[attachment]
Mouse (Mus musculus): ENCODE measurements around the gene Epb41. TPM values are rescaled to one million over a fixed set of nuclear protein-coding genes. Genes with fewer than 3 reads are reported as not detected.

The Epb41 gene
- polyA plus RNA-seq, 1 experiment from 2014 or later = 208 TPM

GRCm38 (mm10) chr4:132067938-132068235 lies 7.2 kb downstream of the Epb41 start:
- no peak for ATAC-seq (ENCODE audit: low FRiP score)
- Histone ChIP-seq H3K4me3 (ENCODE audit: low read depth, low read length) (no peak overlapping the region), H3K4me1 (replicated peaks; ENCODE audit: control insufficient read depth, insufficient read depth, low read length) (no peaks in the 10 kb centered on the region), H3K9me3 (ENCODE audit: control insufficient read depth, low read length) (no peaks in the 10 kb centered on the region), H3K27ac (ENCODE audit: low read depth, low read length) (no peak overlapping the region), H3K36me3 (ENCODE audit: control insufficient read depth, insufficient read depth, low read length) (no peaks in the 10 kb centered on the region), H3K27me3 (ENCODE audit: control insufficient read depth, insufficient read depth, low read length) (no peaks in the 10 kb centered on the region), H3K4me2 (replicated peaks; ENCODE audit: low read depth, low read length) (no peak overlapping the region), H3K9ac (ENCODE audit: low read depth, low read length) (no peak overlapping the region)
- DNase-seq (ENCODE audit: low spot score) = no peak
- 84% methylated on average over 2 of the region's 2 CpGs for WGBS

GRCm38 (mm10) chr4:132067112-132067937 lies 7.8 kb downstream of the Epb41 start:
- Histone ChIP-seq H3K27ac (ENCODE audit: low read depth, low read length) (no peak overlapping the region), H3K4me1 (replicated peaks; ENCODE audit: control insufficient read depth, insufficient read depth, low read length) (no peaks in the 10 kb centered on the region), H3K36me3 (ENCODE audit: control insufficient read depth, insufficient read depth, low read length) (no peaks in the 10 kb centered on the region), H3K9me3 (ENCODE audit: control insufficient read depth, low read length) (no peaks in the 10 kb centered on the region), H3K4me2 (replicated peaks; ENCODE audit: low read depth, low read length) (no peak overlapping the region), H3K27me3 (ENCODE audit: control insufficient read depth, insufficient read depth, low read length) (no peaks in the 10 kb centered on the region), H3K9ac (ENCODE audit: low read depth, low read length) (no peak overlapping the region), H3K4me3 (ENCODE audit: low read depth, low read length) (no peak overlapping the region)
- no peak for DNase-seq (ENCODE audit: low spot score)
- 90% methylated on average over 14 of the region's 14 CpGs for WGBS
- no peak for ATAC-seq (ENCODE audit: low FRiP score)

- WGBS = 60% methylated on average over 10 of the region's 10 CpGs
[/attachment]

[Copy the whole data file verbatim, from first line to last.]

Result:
Mouse (Mus musculus): ENCODE measurements around the gene Epb41. TPM values are rescaled to one million over a fixed set of nuclear protein-coding genes. Genes with fewer than 3 reads are reported as not detected.

The Epb41 gene
- polyA plus RNA-seq, 1 experiment from 2014 or later = 208 TPM

GRCm38 (mm10) chr4:132067938-132068235 lies 7.2 kb downstream of the Epb41 start:
- no peak for ATAC-seq (ENCODE audit: low FRiP score)
- Histone ChIP-seq H3K4me3 (ENCODE audit: low read depth, low read length) (no peak overlapping the region), H3K4me1 (replicated peaks; ENCODE audit: control insufficient read depth, insufficient read depth, low read length) (no peaks in the 10 kb centered on the region), H3K9me3 (ENCODE audit: control insufficient read depth, low read length) (no peaks in the 10 kb centered on the region), H3K27ac (ENCODE audit: low read depth, low read length) (no peak overlapping the region), H3K36me3 (ENCODE audit: control insufficient read depth, insufficient read depth, low read length) (no peaks in the 10 kb centered on the region), H3K27me3 (ENCODE audit: control insufficient read depth, insufficient read depth, low read length) (no peaks in the 10 kb centered on the region), H3K4me2 (replicated peaks; ENCODE audit: low read depth, low read length) (no peak overlapping the region), H3K9ac (ENCODE audit: low read depth, low read length) (no peak overlapping the region)
- DNase-seq (ENCODE audit: low spot score) = no peak
- 84% methylated on average over 2 of the region's 2 CpGs for WGBS

GRCm38 (mm10) chr4:132067112-132067937 lies 7.8 kb downstream of the Epb41 start:
- Histone ChIP-seq H3K27ac (ENCODE audit: low read depth, low read length) (no peak overlapping the region), H3K4me1 (replicated peaks; ENCODE audit: control insufficient read depth, insufficient read depth, low read length) (no peaks in the 10 kb centered on the region), H3K36me3 (ENCODE audit: control insufficient read depth, insufficient read depth, low read length) (no peaks in the 10 kb centered on the region), H3K9me3 (ENCODE audit: control insufficient read depth, low read length) (no peaks in the 10 kb centered on the region), H3K4me2 (replicated peaks; ENCODE audit: low read depth, low read length) (no peak overlapping the region), H3K27me3 (ENCODE audit: control insufficient read depth, insufficient read depth, low read length) (no peaks in the 10 kb centered on the region), H3K9ac (ENCODE audit: low read depth, low read length) (no peak overlapping the region), H3K4me3 (ENCODE audit: low read depth, low read length) (no peak overlapping the region)
- no peak for DNase-seq (ENCODE audit: low spot score)
- 90% methylated on average over 14 of the region's 14 CpGs for WGBS
- no peak for ATAC-seq (ENCODE audit: low FRiP score)

- WGBS = 60% methylated on average over 10 of the region's 10 CpGs